Landlocked Armenia in Caucasia is a cultural and political lynchpin of Asia and Europe. With a history going back more than 4,000 years, Armenia is bordered by Turkey, Georgia, Azerbaijan and Iran. Found in the emerald hills of the Armenian Highlands, Armenia has been shaped in the crucible of a tumultuous past — both in ancient and recent history — and it has left a mark on the people and the nation itself. Following World War I and the Armenian genocide, world powers sought to divide up the Ottoman Empire and drew boundaries for the new Armenian republic, but only a few years later in 1922, the Red Army of the USSR would annex Armenia until 1991, when Armenia officially declared its statehood. The Armenia of today is a proud nation with a distinct language and a deep and abiding Christian history, and the nation’s geography and heritage have made it a growing destination for international travelers. Hiking and nature tourism attract people from around the world, as are a number of mountain resorts catering to high-end travelers. In addition to its status as a hotbed for crossroads cultural immersion, Armenia has a burgeoning extreme sports and adventure travel scene, including paragliding, spelunking, mountaineering, and helicopter tours through the mountains.
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Experience the highlights of Armenia on this 7-day journey which takes you from city to lake to plains to dramatic mountains and cliffs. This ancient country at the crossroads of Asia and Europe offers some of the world’s most impressive churches and monasteries, an enduring wine culture, and rich cultural heritage and traditions.
- 7 days / 6 nights
- Price Per Person
- From $4,400
Essential Caucasus: Two Weeks in Armenia, Georgia, Azerbaijan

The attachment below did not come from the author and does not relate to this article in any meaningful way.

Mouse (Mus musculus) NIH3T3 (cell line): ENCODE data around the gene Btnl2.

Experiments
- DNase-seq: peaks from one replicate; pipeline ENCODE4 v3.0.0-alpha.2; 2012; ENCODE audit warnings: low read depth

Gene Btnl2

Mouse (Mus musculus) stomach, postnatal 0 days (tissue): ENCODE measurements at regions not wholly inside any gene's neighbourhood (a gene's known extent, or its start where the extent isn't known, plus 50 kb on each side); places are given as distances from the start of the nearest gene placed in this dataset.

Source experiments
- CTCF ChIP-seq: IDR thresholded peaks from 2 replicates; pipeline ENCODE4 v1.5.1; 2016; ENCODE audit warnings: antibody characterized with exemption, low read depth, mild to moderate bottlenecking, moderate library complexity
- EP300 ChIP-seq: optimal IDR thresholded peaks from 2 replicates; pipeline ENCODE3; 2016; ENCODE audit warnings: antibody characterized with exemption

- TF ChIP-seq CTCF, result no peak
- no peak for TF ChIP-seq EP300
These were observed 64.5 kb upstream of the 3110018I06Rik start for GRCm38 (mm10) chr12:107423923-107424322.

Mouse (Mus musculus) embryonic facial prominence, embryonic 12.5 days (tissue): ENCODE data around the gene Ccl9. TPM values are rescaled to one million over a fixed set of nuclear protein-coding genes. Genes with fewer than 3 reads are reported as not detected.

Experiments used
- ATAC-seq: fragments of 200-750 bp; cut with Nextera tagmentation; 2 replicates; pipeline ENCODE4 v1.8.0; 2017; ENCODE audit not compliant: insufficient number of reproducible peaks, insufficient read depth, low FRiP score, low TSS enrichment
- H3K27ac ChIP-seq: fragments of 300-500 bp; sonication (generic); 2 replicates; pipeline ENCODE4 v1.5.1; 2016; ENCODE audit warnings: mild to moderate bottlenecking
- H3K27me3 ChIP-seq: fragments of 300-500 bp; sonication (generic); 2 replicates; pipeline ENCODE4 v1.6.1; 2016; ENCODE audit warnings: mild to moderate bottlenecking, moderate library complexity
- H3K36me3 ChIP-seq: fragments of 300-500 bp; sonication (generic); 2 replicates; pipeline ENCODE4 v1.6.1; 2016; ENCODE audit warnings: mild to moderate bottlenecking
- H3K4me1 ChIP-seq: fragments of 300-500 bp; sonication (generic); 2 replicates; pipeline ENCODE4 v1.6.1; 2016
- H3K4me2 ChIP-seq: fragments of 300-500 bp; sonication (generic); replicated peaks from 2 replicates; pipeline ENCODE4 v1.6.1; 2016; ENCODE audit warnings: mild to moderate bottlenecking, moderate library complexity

Adventure through the Caucasus on this two-week road trip that explores Armenia’s ancient churches, Georgia’s towering peaks, Azerbaijan’s colorful traditions and all the stunning diverse landscapes and intriguing history in between.
- 14 days / 13 nights
- Price Per Person
- From $13,100
Armenia Marriott Hotel Yerevan
Golden Palace Hotel Yerevan
Tufenkian Avan Dzoraget
Tufenkian Avan Marak Tsapatagh
With Remote Lands you'll travel with people who have made Asia the solitary focus of their own lifelong adventure. As our guest, you'll discover Asia on a journey that is completely, authentically your own, adapted from our own remarkable experiences and adventures over the years.
With Remote Lands you'll travel with people who have made Asia the solitary focus of their own lifelong adventure. As our guest, in the continent that our north American founders Catherine and Jay have adored and explored for decades, you'll discover Asia on a journey that is completely, authentically your own, adapted from our own remarkable experiences and adventures over the years.
Weather in Armenia
Asia’s diverse weather patterns and seasonal events means you’ll need an expert to help guide you.
- The best times to visit Yerevan are May to June and September to October when the weather is warm but mild and most days are sunny.
- Armenia’s climate is continental with four seasons and plenty of sunshine year-round throughout the country. Most of the country has a dry, high-altitude climate except for verdant rainy pockets along the Lesser Caucasus range.
- Springs are short with cool temperatures ranging from 45F to 66 F in Yerevan. Rain is fairly abundant in the mountains, making for a remarkably lush countryside, while the south is typically dryer. Autumns are long and noted for pleasant weather with brightly colored landscapes and an abundance of autumn fruits.
- The temperatures differ greatly between winter and summer and are even more marked in the high altitudes. Summers are dry with plenty of sunshine, and can be harsh. In Yerevan, temperatures hover around 91F in August, while in the mountainous north, temperatures are cooler and can fall sharply at night. Lake Sevan is best visited during the summer months of June to September. Winters are extremely cold, with heavy snow and temperatures dipping below 32F.
Armenia Goes Well With
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- Sugato Mukherjee
With epic landscapes and lore that is ancient, complex, and tragic, Armenia offers a visceral historic bonanza that takes in some of Christianity’s most sacred symbols.
Garni: The Roman Temple in Armenia
Garni’s first century Roman-style temple just east of the capital of Yerevan has become one of the country’s most famous sites – and for good reason.
Armenia: Here Be Dragons
In both mythology and in the landscape, dragons are an important part of mythology and history in Armenia. Ancient gods and monolith builders believed that, in Armenia, here be dragons — or rather vishaps.